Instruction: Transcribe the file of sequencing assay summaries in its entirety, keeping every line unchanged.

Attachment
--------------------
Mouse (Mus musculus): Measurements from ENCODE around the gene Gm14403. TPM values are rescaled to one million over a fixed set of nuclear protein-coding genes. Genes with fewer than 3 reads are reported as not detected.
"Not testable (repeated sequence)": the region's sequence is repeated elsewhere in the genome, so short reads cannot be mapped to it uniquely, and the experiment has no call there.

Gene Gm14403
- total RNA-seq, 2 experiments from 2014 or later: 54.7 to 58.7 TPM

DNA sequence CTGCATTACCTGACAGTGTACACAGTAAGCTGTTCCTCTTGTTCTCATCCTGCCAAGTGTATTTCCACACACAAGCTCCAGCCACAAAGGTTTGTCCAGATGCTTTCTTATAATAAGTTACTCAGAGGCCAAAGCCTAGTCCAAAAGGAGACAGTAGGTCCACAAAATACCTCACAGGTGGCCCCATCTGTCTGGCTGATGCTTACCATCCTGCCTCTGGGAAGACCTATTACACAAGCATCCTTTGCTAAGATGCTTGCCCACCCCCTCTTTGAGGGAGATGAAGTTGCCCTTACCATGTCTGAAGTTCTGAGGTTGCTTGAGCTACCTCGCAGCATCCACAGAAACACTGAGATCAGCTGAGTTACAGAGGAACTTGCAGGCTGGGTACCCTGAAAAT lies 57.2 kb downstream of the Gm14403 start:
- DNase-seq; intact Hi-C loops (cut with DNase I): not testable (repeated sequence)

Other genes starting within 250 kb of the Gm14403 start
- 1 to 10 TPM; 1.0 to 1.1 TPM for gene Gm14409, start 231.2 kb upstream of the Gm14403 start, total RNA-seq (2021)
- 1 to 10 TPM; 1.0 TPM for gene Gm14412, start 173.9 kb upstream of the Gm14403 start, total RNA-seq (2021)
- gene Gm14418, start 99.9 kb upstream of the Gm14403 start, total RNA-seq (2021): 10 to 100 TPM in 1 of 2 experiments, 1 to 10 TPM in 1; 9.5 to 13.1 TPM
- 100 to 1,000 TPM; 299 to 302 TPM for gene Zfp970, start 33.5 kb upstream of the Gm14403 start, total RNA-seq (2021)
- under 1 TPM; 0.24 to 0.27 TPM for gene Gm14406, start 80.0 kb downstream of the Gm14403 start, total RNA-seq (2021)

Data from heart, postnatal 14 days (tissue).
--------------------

Mouse (Mus musculus): Measurements from ENCODE around the gene Gm14403. TPM values are rescaled to one million over a fixed set of nuclear protein-coding genes. Genes with fewer than 3 reads are reported as not detected.
"Not testable (repeated sequence)": the region's sequence is repeated elsewhere in the genome, so short reads cannot be mapped to it uniquely, and the experiment has no call there.

Gene Gm14403
- total RNA-seq, 2 experiments from 2014 or later: 54.7 to 58.7 TPM

DNA sequence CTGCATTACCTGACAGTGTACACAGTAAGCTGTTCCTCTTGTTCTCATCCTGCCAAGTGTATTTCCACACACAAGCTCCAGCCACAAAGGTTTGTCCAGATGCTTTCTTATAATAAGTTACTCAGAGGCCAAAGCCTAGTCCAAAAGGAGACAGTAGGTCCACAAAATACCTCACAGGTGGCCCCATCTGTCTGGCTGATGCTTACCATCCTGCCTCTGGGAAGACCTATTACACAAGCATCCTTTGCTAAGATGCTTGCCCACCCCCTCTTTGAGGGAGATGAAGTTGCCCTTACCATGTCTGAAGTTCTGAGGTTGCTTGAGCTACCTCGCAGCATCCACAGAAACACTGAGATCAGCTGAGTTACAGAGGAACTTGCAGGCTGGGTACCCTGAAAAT lies 57.2 kb downstream of the Gm14403 start:
- DNase-seq; intact Hi-C loops (cut with DNase I): not testable (repeated sequence)

Other genes starting within 250 kb of the Gm14403 start
- 1 to 10 TPM; 1.0 to 1.1 TPM for gene Gm14409, start 231.2 kb upstream of the Gm14403 start, total RNA-seq (2021)
- 1 to 10 TPM; 1.0 TPM for gene Gm14412, start 173.9 kb upstream of the Gm14403 start, total RNA-seq (2021)
- gene Gm14418, start 99.9 kb upstream of the Gm14403 start, total RNA-seq (2021): 10 to 100 TPM in 1 of 2 experiments, 1 to 10 TPM in 1; 9.5 to 13.1 TPM
- 100 to 1,000 TPM; 299 to 302 TPM for gene Zfp970, start 33.5 kb upstream of the Gm14403 start, total RNA-seq (2021)
- under 1 TPM; 0.24 to 0.27 TPM for gene Gm14406, start 80.0 kb downstream of the Gm14403 start, total RNA-seq (2021)

Data from heart, postnatal 14 days (tissue).